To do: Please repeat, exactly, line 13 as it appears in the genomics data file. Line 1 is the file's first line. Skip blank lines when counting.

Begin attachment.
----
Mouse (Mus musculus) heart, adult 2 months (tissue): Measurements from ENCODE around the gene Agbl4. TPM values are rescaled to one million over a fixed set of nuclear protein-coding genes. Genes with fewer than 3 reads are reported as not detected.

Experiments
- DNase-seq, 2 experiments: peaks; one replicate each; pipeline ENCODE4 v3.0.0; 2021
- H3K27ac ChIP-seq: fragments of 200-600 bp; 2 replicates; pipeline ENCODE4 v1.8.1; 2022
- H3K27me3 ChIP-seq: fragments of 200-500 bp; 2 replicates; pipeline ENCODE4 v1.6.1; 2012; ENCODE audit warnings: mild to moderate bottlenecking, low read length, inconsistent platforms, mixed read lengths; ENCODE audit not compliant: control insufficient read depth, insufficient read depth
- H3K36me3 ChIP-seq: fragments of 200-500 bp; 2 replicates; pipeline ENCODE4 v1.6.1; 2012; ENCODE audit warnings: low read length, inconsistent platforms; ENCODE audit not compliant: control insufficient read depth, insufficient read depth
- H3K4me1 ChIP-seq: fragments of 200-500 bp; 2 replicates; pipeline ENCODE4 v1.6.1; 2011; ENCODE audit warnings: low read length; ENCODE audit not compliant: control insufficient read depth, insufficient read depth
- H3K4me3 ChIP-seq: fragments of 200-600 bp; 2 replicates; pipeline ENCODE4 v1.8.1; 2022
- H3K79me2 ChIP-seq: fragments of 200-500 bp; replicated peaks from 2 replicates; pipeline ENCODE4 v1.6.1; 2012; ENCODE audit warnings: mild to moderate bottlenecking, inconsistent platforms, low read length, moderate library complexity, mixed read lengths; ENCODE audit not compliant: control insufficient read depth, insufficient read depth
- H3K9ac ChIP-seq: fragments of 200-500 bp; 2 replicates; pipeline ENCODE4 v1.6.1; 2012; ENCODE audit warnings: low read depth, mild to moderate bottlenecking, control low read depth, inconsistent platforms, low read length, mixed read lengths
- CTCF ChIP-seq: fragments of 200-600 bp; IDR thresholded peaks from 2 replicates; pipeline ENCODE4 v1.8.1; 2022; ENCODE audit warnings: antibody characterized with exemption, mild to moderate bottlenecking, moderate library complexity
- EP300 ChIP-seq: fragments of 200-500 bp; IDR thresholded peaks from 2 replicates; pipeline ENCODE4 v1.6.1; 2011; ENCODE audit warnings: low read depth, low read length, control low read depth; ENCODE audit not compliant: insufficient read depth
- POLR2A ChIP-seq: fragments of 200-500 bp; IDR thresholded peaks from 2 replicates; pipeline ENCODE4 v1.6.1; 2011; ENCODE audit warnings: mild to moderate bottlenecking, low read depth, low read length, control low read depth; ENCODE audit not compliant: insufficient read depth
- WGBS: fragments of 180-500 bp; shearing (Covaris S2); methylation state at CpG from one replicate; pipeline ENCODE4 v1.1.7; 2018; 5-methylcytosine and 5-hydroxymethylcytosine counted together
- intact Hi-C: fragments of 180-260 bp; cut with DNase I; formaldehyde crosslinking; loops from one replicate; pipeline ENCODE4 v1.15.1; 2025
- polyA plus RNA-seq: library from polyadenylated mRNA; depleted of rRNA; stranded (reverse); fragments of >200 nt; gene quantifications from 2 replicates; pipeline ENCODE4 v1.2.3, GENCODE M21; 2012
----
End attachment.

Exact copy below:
- POLR2A ChIP-seq: fragments of 200-500 bp; IDR thresholded peaks from 2 replicates; pipeline ENCODE4 v1.6.1; 2011; ENCODE audit warnings: mild to moderate bottlenecking, low read depth, low read length, control low read depth; ENCODE audit not compliant: insufficient read depth